“It matters not where I come from in relation to the world, as long as the world and I arrive at a common point at a common time”.
So say the sleeve notes on Bill Withers’ debut album ‘Just As I Am’ (released on the dubious Sussex Records, the same that made a mint from Rodriguez without his knowledge, then somehow managed to lose all the money).
On the sleeve Bill’s taking a break from work, lunch-pail in hand, and the album’s telling title spells it out. What you saw was what you got with Bill Withers.
A humble man from a poor background, he was born during the Depression in a West Virginia coal-mining community. Nine years in the Navy, and a string of factory jobs honed him into an everyman who never lost the common touch. Yet he could casually pen timeless classics like ‘Lovely Day’, ‘Ain’t No Sunshine…’ and ‘Lean On Me’, and it didn’t hurt that his voice was pure soulful gold.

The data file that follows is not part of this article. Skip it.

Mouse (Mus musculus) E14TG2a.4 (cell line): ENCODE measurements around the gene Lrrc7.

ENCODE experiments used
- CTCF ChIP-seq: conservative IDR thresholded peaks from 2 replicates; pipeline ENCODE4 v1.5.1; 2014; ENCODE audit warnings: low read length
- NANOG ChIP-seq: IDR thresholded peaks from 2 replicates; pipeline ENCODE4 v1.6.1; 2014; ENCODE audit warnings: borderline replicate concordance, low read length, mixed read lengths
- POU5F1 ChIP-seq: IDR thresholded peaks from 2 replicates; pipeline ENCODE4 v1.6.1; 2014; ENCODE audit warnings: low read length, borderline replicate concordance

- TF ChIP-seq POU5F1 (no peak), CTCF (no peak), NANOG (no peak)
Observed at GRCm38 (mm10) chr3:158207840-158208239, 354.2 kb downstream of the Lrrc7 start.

Always defiantly his own man, and very matter-of-fact about his own considerable talents, he had little time for agents, record companies and the whole glitzy music machine, and retired from music in 1985.
At his happiest just being a regular guy, Bill Withers died of heart complications in Los Angeles at the age of 81.